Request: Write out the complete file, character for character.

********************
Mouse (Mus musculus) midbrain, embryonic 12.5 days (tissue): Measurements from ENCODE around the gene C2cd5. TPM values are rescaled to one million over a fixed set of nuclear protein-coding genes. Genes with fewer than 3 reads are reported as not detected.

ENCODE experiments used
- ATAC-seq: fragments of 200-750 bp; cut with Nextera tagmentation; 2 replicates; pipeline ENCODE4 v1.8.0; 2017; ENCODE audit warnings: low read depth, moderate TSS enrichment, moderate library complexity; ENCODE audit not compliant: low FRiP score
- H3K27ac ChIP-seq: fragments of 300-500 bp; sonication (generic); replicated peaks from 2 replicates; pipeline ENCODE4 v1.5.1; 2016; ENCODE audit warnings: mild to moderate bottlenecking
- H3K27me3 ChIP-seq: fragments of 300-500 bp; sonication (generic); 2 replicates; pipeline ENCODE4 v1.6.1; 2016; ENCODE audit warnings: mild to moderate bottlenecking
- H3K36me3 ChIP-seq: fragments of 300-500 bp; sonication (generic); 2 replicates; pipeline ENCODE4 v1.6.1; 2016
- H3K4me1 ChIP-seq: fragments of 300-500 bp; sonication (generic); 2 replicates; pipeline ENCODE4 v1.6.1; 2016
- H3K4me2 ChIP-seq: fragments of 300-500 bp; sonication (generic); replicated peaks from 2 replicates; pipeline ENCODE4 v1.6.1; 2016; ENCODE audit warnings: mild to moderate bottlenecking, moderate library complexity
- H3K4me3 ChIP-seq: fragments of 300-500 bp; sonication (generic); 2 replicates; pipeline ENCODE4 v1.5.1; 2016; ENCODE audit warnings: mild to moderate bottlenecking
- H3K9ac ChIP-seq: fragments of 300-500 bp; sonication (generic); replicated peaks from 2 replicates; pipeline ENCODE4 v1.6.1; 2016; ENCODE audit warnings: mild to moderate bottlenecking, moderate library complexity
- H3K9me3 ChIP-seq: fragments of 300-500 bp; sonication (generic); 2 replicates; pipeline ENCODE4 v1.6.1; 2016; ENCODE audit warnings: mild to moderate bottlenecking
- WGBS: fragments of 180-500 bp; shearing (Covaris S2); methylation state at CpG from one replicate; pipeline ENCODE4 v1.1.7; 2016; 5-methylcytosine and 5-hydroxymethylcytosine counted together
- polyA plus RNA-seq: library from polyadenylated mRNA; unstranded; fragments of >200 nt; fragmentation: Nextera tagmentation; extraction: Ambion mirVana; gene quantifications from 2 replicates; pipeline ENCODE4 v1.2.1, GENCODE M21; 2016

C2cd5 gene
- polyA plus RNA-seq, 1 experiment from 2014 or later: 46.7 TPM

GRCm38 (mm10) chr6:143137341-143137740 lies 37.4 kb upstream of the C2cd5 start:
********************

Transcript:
Mouse (Mus musculus) midbrain, embryonic 12.5 days (tissue): Measurements from ENCODE around the gene C2cd5. TPM values are rescaled to one million over a fixed set of nuclear protein-coding genes. Genes with fewer than 3 reads are reported as not detected.

ENCODE experiments used
- ATAC-seq: fragments of 200-750 bp; cut with Nextera tagmentation; 2 replicates; pipeline ENCODE4 v1.8.0; 2017; ENCODE audit warnings: low read depth, moderate TSS enrichment, moderate library complexity; ENCODE audit not compliant: low FRiP score
- H3K27ac ChIP-seq: fragments of 300-500 bp; sonication (generic); replicated peaks from 2 replicates; pipeline ENCODE4 v1.5.1; 2016; ENCODE audit warnings: mild to moderate bottlenecking
- H3K27me3 ChIP-seq: fragments of 300-500 bp; sonication (generic); 2 replicates; pipeline ENCODE4 v1.6.1; 2016; ENCODE audit warnings: mild to moderate bottlenecking
- H3K36me3 ChIP-seq: fragments of 300-500 bp; sonication (generic); 2 replicates; pipeline ENCODE4 v1.6.1; 2016
- H3K4me1 ChIP-seq: fragments of 300-500 bp; sonication (generic); 2 replicates; pipeline ENCODE4 v1.6.1; 2016
- H3K4me2 ChIP-seq: fragments of 300-500 bp; sonication (generic); replicated peaks from 2 replicates; pipeline ENCODE4 v1.6.1; 2016; ENCODE audit warnings: mild to moderate bottlenecking, moderate library complexity
- H3K4me3 ChIP-seq: fragments of 300-500 bp; sonication (generic); 2 replicates; pipeline ENCODE4 v1.5.1; 2016; ENCODE audit warnings: mild to moderate bottlenecking
- H3K9ac ChIP-seq: fragments of 300-500 bp; sonication (generic); replicated peaks from 2 replicates; pipeline ENCODE4 v1.6.1; 2016; ENCODE audit warnings: mild to moderate bottlenecking, moderate library complexity
- H3K9me3 ChIP-seq: fragments of 300-500 bp; sonication (generic); 2 replicates; pipeline ENCODE4 v1.6.1; 2016; ENCODE audit warnings: mild to moderate bottlenecking
- WGBS: fragments of 180-500 bp; shearing (Covaris S2); methylation state at CpG from one replicate; pipeline ENCODE4 v1.1.7; 2016; 5-methylcytosine and 5-hydroxymethylcytosine counted together
- polyA plus RNA-seq: library from polyadenylated mRNA; unstranded; fragments of >200 nt; fragmentation: Nextera tagmentation; extraction: Ambion mirVana; gene quantifications from 2 replicates; pipeline ENCODE4 v1.2.1, GENCODE M21; 2016

C2cd5 gene
- polyA plus RNA-seq, 1 experiment from 2014 or later: 46.7 TPM

GRCm38 (mm10) chr6:143137341-143137740 lies 37.4 kb upstream of the C2cd5 start: